Operations Management

MIT Sloan study finds holiday sales could increase with better staffing decisions by retailers


Research shows impact of understaffing on revenue and profitability

CAMBRIDGE, Mass., Dec. 4, 2017––During the holiday season, staffing decisions by retailers are more important than ever. Staffing levels affect store performance, yet labor-related expenses constitute one of the largest components of retailers’ operating costs. To help retailers improve staffing decisions and store performance, MIT Sloan School of Management Visiting Prof. Rogelio Oliva and his colleagues developed a data-driven method that helps determine optimal staffing levels. Testing the method with real data, they found that it could increase sales performance for an apparel retailer by approximately 10%.“The ability to efficiently match store labor with incoming customer traffic is crucial, especially during the holidays when stores expect increased traffic and often rely on year-end sales. But optimizing staffing levels is very challenging, as retail environments are characterized by volatile store traffic, which makes it difficult to provide consistent service quality,” says Oliva.

Traditionally, staffing decisions depend on store budget allocation. He explains, “A typical sales-based staffing rule is to match a constant ratio of expected store sales to the number of store associates. However, this ignores the fact that retail sales are also affected by store traffic and might result in labor-to-traffic mismatches, which can negatively impact revenue. The scheduled labor may not be enough to meet customer traffic flows.”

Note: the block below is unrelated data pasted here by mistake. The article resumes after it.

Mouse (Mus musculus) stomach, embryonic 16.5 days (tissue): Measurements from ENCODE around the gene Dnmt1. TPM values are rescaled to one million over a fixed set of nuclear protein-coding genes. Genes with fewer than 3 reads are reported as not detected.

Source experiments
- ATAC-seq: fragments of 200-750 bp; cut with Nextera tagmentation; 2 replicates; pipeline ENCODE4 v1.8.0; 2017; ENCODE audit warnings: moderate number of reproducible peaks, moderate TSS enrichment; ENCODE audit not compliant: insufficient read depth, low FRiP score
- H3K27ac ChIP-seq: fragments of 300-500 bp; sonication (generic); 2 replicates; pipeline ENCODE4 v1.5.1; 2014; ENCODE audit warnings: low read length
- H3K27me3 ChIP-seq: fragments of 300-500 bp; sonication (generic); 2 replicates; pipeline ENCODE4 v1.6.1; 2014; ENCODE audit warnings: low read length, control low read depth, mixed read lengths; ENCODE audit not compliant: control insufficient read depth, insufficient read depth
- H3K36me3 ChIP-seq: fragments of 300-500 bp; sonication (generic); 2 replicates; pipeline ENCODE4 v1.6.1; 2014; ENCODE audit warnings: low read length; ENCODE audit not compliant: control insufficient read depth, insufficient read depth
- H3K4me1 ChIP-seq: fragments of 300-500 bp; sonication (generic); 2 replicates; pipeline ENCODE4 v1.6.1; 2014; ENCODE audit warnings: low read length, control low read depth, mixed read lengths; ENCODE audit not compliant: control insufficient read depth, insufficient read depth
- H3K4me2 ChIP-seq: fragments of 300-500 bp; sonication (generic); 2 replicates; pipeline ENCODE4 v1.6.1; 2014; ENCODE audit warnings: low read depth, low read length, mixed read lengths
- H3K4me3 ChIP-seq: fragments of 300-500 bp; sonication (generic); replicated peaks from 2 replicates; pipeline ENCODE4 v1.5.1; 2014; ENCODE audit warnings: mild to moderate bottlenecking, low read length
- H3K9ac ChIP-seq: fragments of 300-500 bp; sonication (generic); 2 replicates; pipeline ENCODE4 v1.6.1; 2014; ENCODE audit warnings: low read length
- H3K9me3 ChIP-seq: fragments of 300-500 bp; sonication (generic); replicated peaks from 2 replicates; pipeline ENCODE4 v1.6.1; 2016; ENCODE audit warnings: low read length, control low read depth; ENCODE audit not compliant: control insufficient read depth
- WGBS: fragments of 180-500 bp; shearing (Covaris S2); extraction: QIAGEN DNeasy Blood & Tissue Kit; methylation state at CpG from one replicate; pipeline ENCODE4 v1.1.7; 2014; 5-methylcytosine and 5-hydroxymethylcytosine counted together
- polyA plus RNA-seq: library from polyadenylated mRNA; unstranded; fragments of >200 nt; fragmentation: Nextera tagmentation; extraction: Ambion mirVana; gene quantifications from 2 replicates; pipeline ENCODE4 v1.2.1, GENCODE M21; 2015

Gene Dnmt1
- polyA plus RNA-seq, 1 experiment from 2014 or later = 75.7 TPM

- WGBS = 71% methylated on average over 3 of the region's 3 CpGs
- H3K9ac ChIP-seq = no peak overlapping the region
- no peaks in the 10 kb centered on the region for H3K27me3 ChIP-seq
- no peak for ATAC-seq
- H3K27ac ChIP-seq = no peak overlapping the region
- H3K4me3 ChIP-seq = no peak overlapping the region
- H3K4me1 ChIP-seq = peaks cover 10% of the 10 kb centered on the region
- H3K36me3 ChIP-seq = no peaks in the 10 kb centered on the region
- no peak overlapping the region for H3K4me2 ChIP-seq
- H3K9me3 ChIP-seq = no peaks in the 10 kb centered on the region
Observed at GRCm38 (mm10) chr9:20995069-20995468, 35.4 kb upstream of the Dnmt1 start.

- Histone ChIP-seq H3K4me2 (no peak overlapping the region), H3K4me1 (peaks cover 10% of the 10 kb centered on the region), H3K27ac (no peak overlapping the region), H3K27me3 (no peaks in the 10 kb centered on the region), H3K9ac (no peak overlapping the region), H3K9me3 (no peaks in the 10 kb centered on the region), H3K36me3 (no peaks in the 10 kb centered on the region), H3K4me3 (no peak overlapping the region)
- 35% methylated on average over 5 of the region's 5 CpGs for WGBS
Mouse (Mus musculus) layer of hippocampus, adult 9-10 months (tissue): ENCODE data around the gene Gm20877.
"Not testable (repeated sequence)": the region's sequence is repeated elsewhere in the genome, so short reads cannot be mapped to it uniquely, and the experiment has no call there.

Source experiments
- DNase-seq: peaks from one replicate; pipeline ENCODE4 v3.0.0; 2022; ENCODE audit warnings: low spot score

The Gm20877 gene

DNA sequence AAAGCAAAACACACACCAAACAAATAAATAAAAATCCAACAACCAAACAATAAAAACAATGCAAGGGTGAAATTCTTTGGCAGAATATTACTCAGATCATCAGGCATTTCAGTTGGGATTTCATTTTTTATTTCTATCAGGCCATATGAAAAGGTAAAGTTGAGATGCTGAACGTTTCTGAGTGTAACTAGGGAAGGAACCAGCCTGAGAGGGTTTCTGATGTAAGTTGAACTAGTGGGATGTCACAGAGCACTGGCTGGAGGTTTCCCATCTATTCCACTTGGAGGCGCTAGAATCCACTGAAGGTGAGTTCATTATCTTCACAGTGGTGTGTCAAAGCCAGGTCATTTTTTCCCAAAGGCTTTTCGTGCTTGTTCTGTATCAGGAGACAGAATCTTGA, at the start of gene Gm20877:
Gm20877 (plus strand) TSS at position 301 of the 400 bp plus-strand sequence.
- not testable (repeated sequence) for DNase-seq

Further, Oliva points out that this practice relies on past sales to predict future traffic flow. Those sales only include customers who made a purchase, leaving out those who left the store due to lack of service. Prior research shows that 33% of customers who experienced a problem were not able to locate sales help when they needed assistance, and 6% of all possible sales are lost because of lack of service, he notes.

Their new method is unique, as it goes beyond the focus on past sales at individual stores to leverage performance data across different stores within a retail chain. The approach enables retailers to derive aggregate labor requirements by utilizing traffic data, point-of-sale data, and labor data across stores with similar attributes like store format, product mix, and market demographics. 

Using this method to analyze data from an apparel retail chain’s stores in the U.S., the researchers found that store managers were systematically understaffing their stores. “If they even slightly increased staffing levels, they would generate incremental sales that would outweigh the labor costs. This highlights that employees are an important contributor to the sales process. When there aren’t enough sales associates, sales don’t reach their potential,” says Oliva.

The study revealed that the retailer’s stores were achieving 85-95% of their potential sales with current staffing levels. If they used the proposed heuristic to determine staffing levels, they could achieve 99% of potential sales. “We’re talking about a possible 10% increase in sales, which is quite significant,” he says.

Oliva points out that there is a limit to the number of staff that can be added before stores reach a point of diminishing returns. The goal is to use retailers’ data to find that “sweet spot” in the ratio of sales people to customers.

He adds, “The big takeaway is that retailers need to move past the inclination to minimize cost by understaffing stores because it has a big impact on profitability. They could be generating a lot more sales if they staff at the correct level. Stores should staff to maximize sales and profit, not to minimize cost.”

Oliva is a coauthor of “Traffic-based Labor Planning in Retail Stores.”

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